“I cannot tell you how this coyote has turned me upside down. Wiley is a member of our family. I feel like I am fighting for the life of my relative!” — Rick Hanestad, Dunn County
It is not often that a hunter calls me, asking for help. In November, Rick Hanestad, NASCAR All American Series driver, lifelong hunter, was calling me to help him save the life of a coyote.
Rick’s father and uncle farm over 1,000 acres in western Dunn County. In March 2011 his uncle allowed a neighbor to hunt turkeys on his land. The DNR promotes coyote killing year-round, and that hunter killed a lactating female coyote. Rick said, “Patricia, I don’t like that, when I heard a female was shot in the spring it made me sick to my stomach.” He and his daughter and son went looking for her pups. They found five crying puppies, their eyes not yet open.
But he was “so scared of the DNR” that he just raked around the den to make absolutely sure that it was the den of the female coyote shot days earlier. When he checked again, only one pup remained alive, dehydrated and weak. Rick and his family spent the night dripping fluids down his throat. They named him Wiley.
Asked what he thought would happen, Rick said, “I figured that at about six months he would be so vicious, I would either let him go, or shoot him.” Did the coyote ever show any aggression to their old male Lab, their children, or their horses — to anyone? “Never. He is such a sweet animal. I trust him absolutely with my 8-year-old daughter. He is best friends with our dog.”
In November a policeman, seeing the coyote outside in a pen, informed Rick’s wife that “the DNR will be out to pick up your coyote.” Rick dedicated himself, full-time, to save their family pet. He called the local warden, the town supervisor, his legislators, and an outdoor radio host in Minnesota. Hanestad wrote Rep. Jeff Mursau’s aide, “In our state we have numerous coyotes, but who ever sees one? I would love to take him to things like a biology class at schools or other situations where his extraordinary kindness around people could be shared.”
He noted that about an hour from his Ladysmith home, someone owns a place where people take hounds to chase coyotes in an enclosed pen, and on occasion coyotes are torn to pieces by hounds. A neighbor’s son had seen a coyote killed by dogs, with people enjoying the “sport.” Former DNR head of special investigations, Tom Solin, told me 10 years ago that the DNR should not allow coyotes to be used in these enclosures because they cannot climb trees or hide from the dogs. They get ripped apart on the ground.
Hanestad was looking for a way to get his coyote’s story to the public. Someone at the DNR gave him my name. He told me, “They might as well send five police officers, because they will not be taking our coyote, they will be taking me.”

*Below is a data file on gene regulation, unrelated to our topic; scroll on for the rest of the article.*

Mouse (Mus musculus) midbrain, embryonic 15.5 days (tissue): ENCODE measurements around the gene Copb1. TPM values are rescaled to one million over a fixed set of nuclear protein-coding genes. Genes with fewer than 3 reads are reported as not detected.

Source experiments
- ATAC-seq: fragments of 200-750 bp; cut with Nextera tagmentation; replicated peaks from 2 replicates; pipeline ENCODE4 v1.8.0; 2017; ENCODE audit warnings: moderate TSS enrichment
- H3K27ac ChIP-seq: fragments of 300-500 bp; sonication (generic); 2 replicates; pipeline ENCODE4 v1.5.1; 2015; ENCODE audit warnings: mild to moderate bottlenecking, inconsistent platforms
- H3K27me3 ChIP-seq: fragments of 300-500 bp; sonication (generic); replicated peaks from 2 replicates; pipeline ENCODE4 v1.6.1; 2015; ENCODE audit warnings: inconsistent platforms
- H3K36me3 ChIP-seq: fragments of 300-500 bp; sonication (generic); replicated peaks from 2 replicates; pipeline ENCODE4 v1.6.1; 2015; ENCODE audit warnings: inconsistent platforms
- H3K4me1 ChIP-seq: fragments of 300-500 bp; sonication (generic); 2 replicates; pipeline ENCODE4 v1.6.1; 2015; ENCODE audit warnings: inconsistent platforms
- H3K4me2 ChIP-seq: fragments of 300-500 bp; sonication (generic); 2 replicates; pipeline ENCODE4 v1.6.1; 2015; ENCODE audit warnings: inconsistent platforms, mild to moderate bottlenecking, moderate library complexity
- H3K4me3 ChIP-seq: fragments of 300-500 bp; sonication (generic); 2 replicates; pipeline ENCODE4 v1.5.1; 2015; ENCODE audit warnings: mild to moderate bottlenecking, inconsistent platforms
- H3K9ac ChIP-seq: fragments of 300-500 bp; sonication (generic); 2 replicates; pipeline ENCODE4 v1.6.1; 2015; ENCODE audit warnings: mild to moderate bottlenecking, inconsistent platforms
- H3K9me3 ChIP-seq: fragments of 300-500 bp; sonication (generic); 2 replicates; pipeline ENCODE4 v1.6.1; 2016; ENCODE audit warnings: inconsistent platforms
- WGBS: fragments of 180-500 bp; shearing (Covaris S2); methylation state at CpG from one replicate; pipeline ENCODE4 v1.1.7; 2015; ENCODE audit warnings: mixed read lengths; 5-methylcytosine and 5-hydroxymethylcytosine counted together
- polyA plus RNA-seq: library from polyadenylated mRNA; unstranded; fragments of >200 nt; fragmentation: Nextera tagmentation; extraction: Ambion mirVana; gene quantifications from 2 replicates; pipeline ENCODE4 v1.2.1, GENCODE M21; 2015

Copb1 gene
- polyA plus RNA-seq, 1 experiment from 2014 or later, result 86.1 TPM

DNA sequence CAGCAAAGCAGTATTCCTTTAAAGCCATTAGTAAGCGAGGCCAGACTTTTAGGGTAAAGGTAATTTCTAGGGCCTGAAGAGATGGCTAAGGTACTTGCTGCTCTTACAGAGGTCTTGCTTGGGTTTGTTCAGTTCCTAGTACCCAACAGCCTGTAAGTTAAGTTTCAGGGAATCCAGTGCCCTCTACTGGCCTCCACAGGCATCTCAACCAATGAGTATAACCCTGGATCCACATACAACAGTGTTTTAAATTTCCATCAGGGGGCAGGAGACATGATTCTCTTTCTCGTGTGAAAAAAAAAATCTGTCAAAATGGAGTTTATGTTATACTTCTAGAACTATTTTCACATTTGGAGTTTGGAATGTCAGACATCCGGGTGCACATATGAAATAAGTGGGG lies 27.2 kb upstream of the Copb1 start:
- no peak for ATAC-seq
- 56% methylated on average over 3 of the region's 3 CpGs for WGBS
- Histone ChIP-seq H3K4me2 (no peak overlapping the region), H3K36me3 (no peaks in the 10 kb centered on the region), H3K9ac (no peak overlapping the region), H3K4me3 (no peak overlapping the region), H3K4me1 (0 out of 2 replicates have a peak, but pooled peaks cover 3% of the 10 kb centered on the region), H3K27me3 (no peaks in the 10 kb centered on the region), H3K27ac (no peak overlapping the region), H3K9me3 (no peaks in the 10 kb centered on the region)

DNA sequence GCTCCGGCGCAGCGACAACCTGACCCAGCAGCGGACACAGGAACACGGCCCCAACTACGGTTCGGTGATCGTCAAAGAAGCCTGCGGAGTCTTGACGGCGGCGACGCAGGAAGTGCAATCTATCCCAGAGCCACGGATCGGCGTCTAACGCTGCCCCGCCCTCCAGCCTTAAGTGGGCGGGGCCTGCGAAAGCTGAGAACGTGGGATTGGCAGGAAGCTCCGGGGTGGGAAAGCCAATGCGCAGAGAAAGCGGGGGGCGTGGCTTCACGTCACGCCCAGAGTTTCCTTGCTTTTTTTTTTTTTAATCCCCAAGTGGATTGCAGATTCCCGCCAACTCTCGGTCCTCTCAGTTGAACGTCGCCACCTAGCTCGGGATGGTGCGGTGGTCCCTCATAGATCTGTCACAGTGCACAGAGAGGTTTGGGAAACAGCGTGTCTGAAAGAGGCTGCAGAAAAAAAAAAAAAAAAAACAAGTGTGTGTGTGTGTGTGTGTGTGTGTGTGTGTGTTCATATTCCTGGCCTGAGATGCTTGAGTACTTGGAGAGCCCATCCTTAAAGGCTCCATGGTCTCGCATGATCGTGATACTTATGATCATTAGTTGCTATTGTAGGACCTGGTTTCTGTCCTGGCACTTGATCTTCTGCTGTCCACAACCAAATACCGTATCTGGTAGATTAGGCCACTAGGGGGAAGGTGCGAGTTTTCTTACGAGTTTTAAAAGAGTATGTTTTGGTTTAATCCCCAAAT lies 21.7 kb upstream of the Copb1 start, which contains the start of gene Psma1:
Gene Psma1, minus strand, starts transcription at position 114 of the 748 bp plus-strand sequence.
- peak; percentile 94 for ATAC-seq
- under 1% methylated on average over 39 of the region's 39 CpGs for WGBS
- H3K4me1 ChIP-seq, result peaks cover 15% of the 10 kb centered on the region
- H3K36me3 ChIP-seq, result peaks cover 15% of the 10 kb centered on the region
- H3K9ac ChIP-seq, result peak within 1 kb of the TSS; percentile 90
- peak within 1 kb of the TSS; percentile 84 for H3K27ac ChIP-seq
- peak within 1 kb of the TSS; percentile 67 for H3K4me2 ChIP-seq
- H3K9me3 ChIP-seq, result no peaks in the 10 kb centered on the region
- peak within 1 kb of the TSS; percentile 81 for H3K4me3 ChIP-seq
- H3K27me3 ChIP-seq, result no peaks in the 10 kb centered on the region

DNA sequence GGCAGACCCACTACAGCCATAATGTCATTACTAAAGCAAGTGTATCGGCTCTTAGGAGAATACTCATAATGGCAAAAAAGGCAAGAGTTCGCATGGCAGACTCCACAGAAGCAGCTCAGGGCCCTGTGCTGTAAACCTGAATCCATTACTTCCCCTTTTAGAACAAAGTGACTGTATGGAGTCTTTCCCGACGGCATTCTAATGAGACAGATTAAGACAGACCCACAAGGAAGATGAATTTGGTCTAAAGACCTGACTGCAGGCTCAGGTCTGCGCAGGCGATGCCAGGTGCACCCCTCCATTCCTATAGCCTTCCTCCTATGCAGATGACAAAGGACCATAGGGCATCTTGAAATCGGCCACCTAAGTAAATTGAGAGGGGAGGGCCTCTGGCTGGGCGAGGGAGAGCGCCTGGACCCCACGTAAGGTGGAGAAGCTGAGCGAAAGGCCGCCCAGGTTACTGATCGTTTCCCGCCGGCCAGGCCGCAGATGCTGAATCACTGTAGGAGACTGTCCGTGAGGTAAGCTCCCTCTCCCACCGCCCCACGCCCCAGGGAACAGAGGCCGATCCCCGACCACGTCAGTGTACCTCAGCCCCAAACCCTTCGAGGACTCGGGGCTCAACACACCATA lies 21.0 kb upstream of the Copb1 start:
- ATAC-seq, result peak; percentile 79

All this required is a commonly DNR-issued captive wildlife license. The next day, Rick called me, joyfully: “The DNR will sell me Wiley for $24 and the cost of the state license, and I just have to build him a 144-square-foot pen. He would be standing in his own feces. I am building him an acre. He is ours!”
Rick says Wiley is the star of his hunting community. People come to sit in the living room and hear him sing many songs. Rick says that “the different vocalizations amaze me on a nightly basis; I’ve heard coyotes numerous times in the wild, but no one can possibly appreciate how beautiful they sound; my family gets to enjoy a different song every night.”
Hanestad describes himself as having a deep lineage in hunting. His uncle taught him hunting and trapping from the age of 5. All his teen years he trapped, on average setting 100 traps on a trap-line. His average take was “130 coons, 40-50 red foxes, and 15-20 coyotes per season.” He told me, “I always heard ‘the only good coyote is a dead coyote.’ The coyotes would be snarling in a foothold trap, and I would beat them to death with a stick. I have killed hundreds of them. I never thought about it. I thought of it just like getting rid of weeds.”
And now? “It makes me sick to my stomach when I think about what I did in the past.”
Does he think other coyotes are just like Wiley? “Absolutely — they don’t do a thing to harm anybody.” Why does he think they are so hated? “Ignorance — it is just ignorance.” Does it make him rethink all of his assumptions about animals?
Hanestad emailed me, “When the warden and the state wildlife biologist came to visit him, Wiley fell to his back and the biologist scratched his belly. The biologist stated, ‘He’s just like a dog.’ That to me was worth its weight in gold because on the spot I changed his opinion of coyotes.”
I asked him how many hard-core hunters he thought would be changed by meeting Wiley. Hanestad replied “20 percent the first 10 minutes — and 100 percent if they had experienced a week of what I have. How could they not be changed?” But he cautioned, “Some people choose to remain ignorant.”
Wisconsin citizens can no longer tolerate a Legislature and DNR who choose ignorance.
The Natural Resources Board meets Feb. 26 in Madison to take comments on permanent rules to use packs of dogs to hunt wolves. The deadline to register to comment is Feb. 19 at Laurie.Ross@Wisconsin.gov. Written comments can be made through Feb. 22.